I always think of the town of Rivière du Loup , the last town you encounter in Quebec before you turn into the dark forest of New Brunswick, as a kind of Istanbul, a dividing city between East and West. If you think of my world, like me, in Byzantine terms, then you understand how I can think of Montreal as my Venice, my city of light. Even as a younger man living in the Maritimes, I always felt a sense of emerging when I reached the St-Lawrence. Tell me that memory is not genetic. But I understand that my world is the one I live in, the one I come from geographically, and that the only way I have found to enlarge my horizon was to enlarge it with metaphors, notwithstanding the travels I might have undertaken. There's another dimension to Rivière du Loup that you might not know about, one my sisters and I talk about. This is where the Kerouac family came from before moving to Lowell, Massachusetts. Rivière du Loup is a small town. But I have always felt comfortable there. It's a place that feels like the eye of a needle. You can go anywhere from there. East, West or you can cross the Bosphorus (The St-Lawrence River) on a ferry and find yourself in the Fjords. What do you call those places, that give you the feeling you can see the whole world from there? Rio Lobos. Wolf River.
I was up early this morning so I turned on the computer to a YouTube video by Andrew Graham Dixon on the origins of Venice and Venetian Palazzos. When I started making reference to my large flat in Montreal I was obviously making a reference to Venice. But it had more to do with my sense of living well in a large space and feeling like a wealthy man whether this was true or not. My flat has a rather bohemian feeling to it which many Palazzos have retained or possibly gained over the centuries. I don't have have canals but my windows, and I have window on all four sides, overlook a neighbourhood of Montreal with narrow streets and many back alleys. Those are my canals. But my dining area has a large window and is decorate in mostly orientalist tones and it's where I started thinking of my space as my Palazzo. But to get back to Graham Dixon he explained how the lagoon of Venice had become a hiding place for refugees from Rome and the Northern tribes who sacked it. I'll be politically correct and point out that those so called Barbarians, Celts mostly, had seen their own lands plundered by Rome for centuries. Yeah right, Rome was bringing the civilized world to the savages. Manifest destiny. Anyway the Palazzos of Venice were refuges too. The canals protected them from having to build thick defensive walls, were built with a sense of aesthetics rather than with defensive concerns. My Palazzo, my large flat in Montreal, is where I have evolved, and continue to evolve my sense of living aesthetically but also my refuge from what I perceive to be the growing impossibility of living anywhere else smaller than Montreal.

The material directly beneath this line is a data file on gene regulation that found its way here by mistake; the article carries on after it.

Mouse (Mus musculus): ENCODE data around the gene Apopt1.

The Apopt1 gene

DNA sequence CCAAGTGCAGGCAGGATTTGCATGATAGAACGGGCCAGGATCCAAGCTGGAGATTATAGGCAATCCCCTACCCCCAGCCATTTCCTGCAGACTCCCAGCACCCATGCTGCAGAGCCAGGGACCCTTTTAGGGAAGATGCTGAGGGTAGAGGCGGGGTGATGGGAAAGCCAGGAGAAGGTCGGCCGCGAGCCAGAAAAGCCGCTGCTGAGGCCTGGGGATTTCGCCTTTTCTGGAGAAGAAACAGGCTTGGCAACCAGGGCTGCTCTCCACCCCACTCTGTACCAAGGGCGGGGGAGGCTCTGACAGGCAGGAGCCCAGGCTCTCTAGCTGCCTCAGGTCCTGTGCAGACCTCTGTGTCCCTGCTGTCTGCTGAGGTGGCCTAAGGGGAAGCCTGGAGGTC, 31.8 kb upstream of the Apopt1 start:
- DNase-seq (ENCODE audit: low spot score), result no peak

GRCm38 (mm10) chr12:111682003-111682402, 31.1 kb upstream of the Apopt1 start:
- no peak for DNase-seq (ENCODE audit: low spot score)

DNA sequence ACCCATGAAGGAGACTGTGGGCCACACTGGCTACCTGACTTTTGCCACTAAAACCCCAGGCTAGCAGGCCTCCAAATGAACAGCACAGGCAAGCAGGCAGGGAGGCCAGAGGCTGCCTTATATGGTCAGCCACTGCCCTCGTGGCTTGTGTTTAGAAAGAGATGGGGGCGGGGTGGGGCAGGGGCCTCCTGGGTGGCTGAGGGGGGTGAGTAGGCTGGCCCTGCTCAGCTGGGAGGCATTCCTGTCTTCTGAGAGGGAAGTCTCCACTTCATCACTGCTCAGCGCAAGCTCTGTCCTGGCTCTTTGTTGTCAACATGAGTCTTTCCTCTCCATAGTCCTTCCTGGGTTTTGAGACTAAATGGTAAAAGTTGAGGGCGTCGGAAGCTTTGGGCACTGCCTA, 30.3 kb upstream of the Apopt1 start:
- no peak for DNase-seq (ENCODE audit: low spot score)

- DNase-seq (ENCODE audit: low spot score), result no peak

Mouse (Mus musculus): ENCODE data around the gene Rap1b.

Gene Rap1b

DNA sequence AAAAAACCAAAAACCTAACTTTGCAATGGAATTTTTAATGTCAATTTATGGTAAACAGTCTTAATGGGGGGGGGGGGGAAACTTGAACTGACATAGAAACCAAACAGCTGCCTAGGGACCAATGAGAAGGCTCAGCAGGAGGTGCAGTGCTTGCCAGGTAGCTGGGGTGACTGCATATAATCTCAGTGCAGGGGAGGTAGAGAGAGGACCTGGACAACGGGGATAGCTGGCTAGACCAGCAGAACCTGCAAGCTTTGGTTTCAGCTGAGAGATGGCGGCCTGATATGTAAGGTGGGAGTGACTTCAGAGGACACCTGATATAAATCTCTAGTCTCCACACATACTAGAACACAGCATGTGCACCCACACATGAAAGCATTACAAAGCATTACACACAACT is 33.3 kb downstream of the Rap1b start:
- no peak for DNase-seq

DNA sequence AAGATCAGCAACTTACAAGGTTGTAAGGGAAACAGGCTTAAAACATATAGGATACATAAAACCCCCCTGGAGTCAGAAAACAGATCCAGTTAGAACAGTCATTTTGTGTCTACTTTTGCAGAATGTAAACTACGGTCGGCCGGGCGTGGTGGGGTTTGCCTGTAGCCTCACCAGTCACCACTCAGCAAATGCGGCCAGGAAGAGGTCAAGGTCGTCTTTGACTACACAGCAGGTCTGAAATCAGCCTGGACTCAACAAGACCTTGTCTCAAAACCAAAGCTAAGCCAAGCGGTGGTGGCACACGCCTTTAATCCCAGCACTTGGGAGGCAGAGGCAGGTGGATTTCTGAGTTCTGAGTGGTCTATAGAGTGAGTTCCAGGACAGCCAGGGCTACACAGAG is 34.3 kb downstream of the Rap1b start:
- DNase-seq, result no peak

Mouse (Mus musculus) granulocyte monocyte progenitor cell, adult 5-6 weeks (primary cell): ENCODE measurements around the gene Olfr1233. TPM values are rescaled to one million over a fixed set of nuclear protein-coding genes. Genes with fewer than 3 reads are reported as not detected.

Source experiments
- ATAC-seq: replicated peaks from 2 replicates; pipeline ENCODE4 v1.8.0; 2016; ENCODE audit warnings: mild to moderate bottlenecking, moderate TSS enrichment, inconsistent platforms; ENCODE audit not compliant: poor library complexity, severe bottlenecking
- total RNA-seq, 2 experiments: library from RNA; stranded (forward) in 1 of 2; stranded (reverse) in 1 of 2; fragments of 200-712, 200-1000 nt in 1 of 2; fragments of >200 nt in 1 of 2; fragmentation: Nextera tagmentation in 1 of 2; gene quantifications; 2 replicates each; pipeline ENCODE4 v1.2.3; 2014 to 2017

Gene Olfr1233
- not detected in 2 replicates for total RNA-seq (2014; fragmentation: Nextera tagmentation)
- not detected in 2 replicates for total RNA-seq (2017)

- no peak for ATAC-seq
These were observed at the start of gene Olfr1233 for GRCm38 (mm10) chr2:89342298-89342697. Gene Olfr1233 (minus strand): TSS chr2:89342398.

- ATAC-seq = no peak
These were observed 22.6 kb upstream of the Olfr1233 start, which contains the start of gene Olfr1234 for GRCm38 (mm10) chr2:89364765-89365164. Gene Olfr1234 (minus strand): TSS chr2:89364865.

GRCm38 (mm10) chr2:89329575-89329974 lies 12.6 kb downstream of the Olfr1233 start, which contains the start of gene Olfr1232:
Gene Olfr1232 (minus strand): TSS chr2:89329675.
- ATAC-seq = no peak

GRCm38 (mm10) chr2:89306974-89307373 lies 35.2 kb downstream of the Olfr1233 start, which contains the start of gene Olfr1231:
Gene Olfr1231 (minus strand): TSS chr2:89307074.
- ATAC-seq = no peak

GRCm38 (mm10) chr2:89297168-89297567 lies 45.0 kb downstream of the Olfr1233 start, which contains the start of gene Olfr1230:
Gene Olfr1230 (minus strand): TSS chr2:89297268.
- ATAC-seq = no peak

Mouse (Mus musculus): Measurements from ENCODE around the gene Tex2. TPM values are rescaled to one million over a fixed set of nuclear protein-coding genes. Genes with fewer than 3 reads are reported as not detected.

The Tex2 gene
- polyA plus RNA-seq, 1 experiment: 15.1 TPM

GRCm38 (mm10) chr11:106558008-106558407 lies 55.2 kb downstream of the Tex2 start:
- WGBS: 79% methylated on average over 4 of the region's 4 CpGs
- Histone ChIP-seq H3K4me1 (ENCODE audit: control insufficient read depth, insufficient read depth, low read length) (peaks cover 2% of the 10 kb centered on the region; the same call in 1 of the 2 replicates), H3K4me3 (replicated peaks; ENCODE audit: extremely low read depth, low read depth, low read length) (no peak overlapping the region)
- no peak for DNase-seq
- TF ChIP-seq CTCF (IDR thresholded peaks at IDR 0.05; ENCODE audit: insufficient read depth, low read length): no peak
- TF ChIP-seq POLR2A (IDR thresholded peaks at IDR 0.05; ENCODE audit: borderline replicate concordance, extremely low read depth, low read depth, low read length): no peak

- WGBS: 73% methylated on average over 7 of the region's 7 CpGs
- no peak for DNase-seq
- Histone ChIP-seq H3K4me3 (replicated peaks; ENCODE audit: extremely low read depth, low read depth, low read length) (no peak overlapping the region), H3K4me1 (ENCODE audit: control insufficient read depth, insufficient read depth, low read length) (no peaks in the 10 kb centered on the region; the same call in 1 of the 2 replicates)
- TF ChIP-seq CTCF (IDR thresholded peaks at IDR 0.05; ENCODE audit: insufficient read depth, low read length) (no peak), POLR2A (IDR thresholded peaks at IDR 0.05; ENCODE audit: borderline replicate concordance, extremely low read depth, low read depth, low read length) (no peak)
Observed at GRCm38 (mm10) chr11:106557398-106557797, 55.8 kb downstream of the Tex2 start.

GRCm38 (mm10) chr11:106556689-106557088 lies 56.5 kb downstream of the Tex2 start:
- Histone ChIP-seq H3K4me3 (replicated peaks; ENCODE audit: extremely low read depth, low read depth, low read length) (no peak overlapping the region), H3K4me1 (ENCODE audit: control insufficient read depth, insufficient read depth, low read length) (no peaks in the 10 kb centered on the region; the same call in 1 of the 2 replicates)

I'm thinking of changing the name of this blog to 'Notes from the Palazzo'. Or maybe Notes from the Palazzo is just my way of delineating my current photographic work.But before anyone goes running off thinking this is somekind of Covid 19 isolation project, allow me to establish that this body of work started sometime in 2016. I had more or less stopped making reflections shortly after Anne died and everything I did from then on, with very few exceptions, was done here, or originated here, in my flat on Oxford Street in Montreal. It's a huge flat and as I started filling it with furniture and objects that stimulated my imagination, made it my own place, I started calling it my Pallazo, as far back as 2017 I think. Perhaps the solution is for "Notes" to have it's own site, it's own blog. (to be cont'd)